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Things have been busy here at the farm as is typical at any farm most any time of the year.  We’ve had our goats kid, we have been working on the ground getting ready for planting, the pigs have started to farrow.  On top of this we have had a few mishaps and some around the home appliance malfunctions and this is on top of the never ending cold that I seem to have.  (since end of Feb beginning of March and its not giving up)

With pigs on the mind lately I thought I’d show a few pictures I was able to get of the Tamworth’s and Old Spots to help those who may be farrowing pigs for the first time get a visual of of signs of farrowing.  Emily, the more yellow of the Tamworth’s farrowed the morning that these pictures were taken.  You can see that her teats have dropped and that her vulva is quite swollen.  Compare this to Fran (more red of the Tamworths) Fran is also swollen.  Fran farrowed two days after these picture was taken.  Petunia the Gloucestershire Old Spot, also posed for this indelicate photograph.  Her vulva is not puffy at all.  She has some time to go before she farrows as there is no milk letdown in her teats and she is not poofy yet.

Emily's vulva the day she farrowed

Emily's vulva the day she farrowed

Fran's Vulva two day's prior to farrowing.

Fran's Vulva two day's prior to farrowing.

Another view of Fran's vulva

Another view of Fran's vulva

Petunia is not due to farrow for a few weeks.  Notice the marked lack of swelling.

Petunia is not due to farrow for a few weeks. Notice the marked lack of swelling.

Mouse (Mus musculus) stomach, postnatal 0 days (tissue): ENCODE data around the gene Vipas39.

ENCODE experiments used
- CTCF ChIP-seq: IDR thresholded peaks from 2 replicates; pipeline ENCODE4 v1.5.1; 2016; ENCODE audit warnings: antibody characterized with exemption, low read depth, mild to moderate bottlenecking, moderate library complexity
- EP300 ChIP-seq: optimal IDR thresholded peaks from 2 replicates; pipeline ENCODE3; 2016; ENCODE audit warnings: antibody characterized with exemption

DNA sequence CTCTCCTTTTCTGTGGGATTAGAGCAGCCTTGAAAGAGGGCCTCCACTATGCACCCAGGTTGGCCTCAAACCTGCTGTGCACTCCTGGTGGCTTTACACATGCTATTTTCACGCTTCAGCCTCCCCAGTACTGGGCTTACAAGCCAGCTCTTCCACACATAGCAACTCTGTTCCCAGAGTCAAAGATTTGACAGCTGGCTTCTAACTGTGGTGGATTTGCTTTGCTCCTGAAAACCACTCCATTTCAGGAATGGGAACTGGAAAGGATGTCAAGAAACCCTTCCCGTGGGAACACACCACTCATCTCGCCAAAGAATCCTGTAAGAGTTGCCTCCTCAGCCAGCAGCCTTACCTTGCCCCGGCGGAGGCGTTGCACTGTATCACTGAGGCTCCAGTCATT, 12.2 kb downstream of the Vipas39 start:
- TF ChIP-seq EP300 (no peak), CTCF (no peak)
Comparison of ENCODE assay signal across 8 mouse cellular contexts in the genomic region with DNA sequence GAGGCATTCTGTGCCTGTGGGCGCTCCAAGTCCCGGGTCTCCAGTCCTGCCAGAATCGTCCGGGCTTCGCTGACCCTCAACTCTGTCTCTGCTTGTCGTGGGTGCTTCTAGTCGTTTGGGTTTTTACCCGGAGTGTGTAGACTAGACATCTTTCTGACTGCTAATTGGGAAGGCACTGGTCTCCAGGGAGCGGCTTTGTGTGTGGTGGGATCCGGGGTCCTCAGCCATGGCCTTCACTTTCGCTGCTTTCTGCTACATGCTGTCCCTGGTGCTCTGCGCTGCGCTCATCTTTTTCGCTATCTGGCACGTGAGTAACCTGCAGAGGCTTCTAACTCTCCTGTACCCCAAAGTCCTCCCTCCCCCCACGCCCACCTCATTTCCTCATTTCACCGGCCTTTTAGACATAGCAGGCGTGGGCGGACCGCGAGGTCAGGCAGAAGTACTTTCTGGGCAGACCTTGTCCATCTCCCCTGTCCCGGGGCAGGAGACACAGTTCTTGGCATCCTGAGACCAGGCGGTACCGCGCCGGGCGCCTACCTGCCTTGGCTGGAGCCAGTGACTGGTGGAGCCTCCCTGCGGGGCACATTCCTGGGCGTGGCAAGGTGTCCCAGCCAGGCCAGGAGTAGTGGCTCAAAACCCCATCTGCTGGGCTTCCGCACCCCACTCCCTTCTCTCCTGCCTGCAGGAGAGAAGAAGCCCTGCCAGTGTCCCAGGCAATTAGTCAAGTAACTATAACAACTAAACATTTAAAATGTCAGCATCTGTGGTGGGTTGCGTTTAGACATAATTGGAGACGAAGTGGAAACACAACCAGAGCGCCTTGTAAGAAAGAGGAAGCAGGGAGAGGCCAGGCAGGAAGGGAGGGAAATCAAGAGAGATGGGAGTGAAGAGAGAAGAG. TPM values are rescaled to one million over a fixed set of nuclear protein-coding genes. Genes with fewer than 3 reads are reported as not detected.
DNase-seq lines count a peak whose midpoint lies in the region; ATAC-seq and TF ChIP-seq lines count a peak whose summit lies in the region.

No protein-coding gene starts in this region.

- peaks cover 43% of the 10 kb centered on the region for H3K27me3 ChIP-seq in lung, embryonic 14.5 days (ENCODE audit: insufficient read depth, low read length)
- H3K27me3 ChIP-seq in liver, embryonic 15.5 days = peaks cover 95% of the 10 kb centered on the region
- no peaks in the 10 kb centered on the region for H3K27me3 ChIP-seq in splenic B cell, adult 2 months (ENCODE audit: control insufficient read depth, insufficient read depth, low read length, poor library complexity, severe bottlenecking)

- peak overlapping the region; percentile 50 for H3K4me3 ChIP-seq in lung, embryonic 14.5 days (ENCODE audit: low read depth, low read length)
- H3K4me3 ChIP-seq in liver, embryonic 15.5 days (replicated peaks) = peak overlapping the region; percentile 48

So far we have had two litters both Tamworth X GOS.  The one was a terrible litter of 5, yet all  were born and are still alive.  This mother will get to wean them and have one more go before she is off to slaughter because its not economical to keep her if she is only going to farrow a few at a time.  Plus she is just awkward with the piglets laying the wrong way for them to get to the teats.  She does however have a good length and structure.

The other litter was 1 stillborn, 1 crush, and 9 alive.  This is not bad and she is good mother wise, very attentive and yet friendly with us.  She is a bit shorter in body length but the numbers for her make the difference for us.  She has thrown good sized piglets and tends to be able to raise them well.  I’m excited to see how these TamX GOS grow out as these will be our first litters of crosses.

This is the tiny but healthy litter, only two gilts out of the 5.

This is the tiny but healthy litter, only two gilts out of the 5

I’m sure it is too early to really be saying this but it really felt like spring is in the air.  It was sunny and warm (50’s) and a great day for working outside.  Ian, however, is still ill.  I’m not 100% but he is like 20% and I’ve not seen him like this ever.  Needless to say we didn’t get all that we hoped to finished.